How drivers can convert their engines to become petrol-free

Rising petrol prices are driving record demand for electric vehicles in Australia, but many disappointed motorists are discovering a serious lack of supply.

Now innovative companies are offering conversions, turning old gas guzzlers into an all-electric motor.

“There’s no car that can’t be converted,” says Graeme Manietta of DIY Electric Vehicles, although costs can vary depending on your car.

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Rising petrol prices are driving record demand for electric vehicles in Australia, but many disappointed motorists are discovering a serious lack of supply.
Rising petrol prices are driving record demand for electric vehicles in Australia, but many disappointed motorists are discovering a serious lack of supply. (A current affair)

Manietta built his first electric car in his Logan workshop back in 2007 and interest quickly spread.

“People kept saying, ‘Oh, can you give me the pieces so I can do one,’ and it snowed to the point where it’s a business now,” Manietta said.

That business is booming now, with thousands of drivers looking to convert their engines to petrol-free, also removing the exhaust system and radiator, but adding batteries to power the car.

"There is no car that cannot be converted," according to Graeme Manietta of DIY Electric Vehicles, though the cost may vary depending on your car.
“There’s no car that can’t be converted,” said Graeme Manietta of DIY Electric Vehicles, although costs can vary depending on your car.v (A Current Affair)

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“In 10 years I think it will be that cheap to put in a 1000km battery range because the technology is improving exponentially,” he said.

The cost of a conversion starts at $16,000, which gives you a range of 100 kilometers.

Longer range means more batteries, increasing costs, and newer cars can also be more expensive to switch.

Diesel prices are skyrocketing in the outback and solar energy is plentiful, meaning the owner runs it for free.
Diesel prices are skyrocketing in the outback and solar energy is plentiful, meaning the owner runs it for free. (A current affair)

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The batteries should last at least 10 years and possibly up to 18 years depending on how much you drive.

“I am fully convinced that in ten years’ time people will look at a person driving a diesel car with a little bit of disdain the way we look at a smoker today,” he said.

“Regardless of what the naysayers and the coal-huggers are all doing, we need clean air, we need a clean environment.”

Brendan Poole is one who is glad he made the switch after rescuing a Nissan Tiida from the scrap yard.

“It would run, then stop and I was like, ‘Great, that won’t be a problem for me, I’ll take the motor out and put an electric in it,'” Poole said.

Now he cruises the streets of Brisbane without giving a damn about where gas prices have risen.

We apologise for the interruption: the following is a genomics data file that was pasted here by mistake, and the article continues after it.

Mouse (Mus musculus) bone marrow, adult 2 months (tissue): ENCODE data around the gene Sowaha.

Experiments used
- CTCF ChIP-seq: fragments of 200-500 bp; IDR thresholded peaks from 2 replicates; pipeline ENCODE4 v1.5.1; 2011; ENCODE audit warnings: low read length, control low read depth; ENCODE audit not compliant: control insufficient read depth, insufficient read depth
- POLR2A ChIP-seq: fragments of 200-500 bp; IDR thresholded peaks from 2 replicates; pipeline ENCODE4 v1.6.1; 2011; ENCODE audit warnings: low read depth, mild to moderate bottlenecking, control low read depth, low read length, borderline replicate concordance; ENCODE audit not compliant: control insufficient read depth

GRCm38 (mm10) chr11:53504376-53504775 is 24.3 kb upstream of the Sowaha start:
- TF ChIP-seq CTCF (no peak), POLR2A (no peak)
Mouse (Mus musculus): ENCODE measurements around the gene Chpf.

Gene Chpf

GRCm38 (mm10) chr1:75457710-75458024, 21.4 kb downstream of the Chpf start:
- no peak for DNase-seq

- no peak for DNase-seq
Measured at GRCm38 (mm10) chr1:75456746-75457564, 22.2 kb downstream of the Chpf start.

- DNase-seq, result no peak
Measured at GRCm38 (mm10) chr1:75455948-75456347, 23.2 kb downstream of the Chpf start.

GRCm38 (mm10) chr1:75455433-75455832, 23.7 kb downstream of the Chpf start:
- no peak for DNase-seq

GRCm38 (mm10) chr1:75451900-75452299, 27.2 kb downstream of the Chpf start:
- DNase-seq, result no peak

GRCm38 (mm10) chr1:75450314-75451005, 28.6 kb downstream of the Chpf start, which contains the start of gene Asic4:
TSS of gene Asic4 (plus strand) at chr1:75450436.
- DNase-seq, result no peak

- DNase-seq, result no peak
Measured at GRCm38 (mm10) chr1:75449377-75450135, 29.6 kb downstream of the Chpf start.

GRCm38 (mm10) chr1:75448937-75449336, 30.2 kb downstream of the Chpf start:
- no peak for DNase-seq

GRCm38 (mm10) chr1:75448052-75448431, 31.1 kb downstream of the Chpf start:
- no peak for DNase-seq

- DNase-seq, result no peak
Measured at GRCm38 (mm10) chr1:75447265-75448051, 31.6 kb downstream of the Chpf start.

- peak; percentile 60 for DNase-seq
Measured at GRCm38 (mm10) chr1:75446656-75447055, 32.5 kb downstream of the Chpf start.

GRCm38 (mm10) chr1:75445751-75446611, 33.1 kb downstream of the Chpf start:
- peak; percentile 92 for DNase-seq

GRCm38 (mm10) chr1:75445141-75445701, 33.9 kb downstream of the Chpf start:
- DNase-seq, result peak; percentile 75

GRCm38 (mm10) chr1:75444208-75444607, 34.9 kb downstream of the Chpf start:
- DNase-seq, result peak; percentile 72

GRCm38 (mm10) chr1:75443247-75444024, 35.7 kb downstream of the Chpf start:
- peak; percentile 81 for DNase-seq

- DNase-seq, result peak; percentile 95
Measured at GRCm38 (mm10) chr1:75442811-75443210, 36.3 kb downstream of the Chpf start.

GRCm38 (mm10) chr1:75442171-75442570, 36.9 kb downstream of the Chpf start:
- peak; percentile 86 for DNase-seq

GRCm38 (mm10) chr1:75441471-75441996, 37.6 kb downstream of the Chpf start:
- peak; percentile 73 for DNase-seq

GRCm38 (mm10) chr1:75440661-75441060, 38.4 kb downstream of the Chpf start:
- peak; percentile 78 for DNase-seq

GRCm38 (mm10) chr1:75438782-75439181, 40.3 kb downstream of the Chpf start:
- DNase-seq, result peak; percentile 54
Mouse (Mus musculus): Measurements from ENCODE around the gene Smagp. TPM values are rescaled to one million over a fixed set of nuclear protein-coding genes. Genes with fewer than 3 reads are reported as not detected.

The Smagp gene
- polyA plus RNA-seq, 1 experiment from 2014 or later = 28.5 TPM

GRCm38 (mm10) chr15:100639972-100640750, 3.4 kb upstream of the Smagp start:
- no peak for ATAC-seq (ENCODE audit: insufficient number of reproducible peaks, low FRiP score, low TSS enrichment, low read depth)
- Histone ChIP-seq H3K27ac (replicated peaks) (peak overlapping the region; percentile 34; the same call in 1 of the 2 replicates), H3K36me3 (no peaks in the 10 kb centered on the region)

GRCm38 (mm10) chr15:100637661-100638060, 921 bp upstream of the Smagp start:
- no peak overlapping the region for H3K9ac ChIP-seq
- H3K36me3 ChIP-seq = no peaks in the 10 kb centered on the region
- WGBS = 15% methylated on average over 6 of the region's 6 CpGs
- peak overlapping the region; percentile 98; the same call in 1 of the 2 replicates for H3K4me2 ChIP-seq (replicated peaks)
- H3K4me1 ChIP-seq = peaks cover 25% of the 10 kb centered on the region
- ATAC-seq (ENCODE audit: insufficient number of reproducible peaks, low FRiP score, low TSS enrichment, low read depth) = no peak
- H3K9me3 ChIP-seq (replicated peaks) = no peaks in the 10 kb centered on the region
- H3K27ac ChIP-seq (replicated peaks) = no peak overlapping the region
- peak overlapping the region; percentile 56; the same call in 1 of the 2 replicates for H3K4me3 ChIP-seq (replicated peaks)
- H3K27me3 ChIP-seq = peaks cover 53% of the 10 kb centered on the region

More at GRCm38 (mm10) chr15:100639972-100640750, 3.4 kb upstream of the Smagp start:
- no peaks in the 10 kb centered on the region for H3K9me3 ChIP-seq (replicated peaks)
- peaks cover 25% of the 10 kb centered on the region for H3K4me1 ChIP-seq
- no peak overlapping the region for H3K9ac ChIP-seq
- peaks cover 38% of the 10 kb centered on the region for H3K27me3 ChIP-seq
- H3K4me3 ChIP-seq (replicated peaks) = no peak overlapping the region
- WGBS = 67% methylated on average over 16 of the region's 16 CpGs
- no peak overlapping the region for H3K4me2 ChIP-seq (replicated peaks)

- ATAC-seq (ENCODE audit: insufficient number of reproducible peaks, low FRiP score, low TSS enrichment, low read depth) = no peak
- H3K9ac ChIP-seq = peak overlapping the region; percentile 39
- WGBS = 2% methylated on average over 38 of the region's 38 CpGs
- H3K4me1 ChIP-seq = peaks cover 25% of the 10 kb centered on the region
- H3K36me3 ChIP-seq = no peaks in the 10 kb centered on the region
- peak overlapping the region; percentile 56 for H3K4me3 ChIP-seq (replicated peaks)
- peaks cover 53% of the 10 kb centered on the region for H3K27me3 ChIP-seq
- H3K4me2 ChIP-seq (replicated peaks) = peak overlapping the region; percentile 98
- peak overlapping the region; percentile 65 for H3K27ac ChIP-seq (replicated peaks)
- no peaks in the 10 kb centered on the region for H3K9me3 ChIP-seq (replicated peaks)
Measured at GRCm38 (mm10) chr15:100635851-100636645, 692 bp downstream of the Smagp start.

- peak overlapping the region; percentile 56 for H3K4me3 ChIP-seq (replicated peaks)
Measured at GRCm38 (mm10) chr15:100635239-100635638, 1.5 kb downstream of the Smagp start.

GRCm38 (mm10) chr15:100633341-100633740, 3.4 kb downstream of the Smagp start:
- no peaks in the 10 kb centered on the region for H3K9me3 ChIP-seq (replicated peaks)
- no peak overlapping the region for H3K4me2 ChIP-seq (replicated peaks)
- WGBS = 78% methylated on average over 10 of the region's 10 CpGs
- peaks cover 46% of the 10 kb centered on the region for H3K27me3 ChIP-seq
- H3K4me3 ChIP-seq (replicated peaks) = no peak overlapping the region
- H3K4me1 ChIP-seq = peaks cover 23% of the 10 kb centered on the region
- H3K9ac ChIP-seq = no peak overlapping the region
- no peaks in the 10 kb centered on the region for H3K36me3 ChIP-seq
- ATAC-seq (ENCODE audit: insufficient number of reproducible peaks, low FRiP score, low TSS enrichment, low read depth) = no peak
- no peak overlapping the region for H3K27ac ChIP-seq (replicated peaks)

“It was a petrol car that was blowing smoke and now it’s not, so it still has a second life,” Poole said.

Manietta said it’s known as the “EV grin” when electric vehicle owners drive past a gas station and smile at the money they’re saving.

He also built what could be Australia’s first electric Landcruiser with a 300 horsepower engine that can pull a 3.5-ton float for over 200 kilometers on a single charge.

It was needed in the outback, where diesel prices are skyrocketing and solar energy is abundant, meaning the owner runs it for free.

“Because we have solar, we don’t have fuel costs, we don’t have electricity costs, so we’re so far ahead of the curve,” Manietta said.

Manietta built his first electric car in his Logan workshop back in 2007 and interest quickly spread.
Manietta built his first electric car in his Logan workshop back in 2007 and interest quickly spread. (A current affair)

“And we’re not rocket scientists, this is just common sense.”

But the trained mechanic downplays how smart he is, with his team creating their own vehicle control unit so they can work with existing electric cars that have run out of battery life.

He now also recycles the vehicle batteries into powerwalls that you can attach to your solar installation at home, where the required ampere is lower.

“The future for our company is to take out old expired batteries, recycle them in the powerwalls and put new ones in and double the range,” he said.

Australian motorists have suffered from the “climate wars” that have plagued federal politics for more than a decade, slowing the arrival of electric cars, which make up just 3 percent of new car sales.

Conversions are now slowly filling the void with companies similar to Oz DIY Electric Vehicles popping up all over Australia.

He will be one of hundreds of companies showcasing their wares at the Electric Dreams exhibition at Brisbane Showgrounds from July 2 to 3, with more dates across the country.

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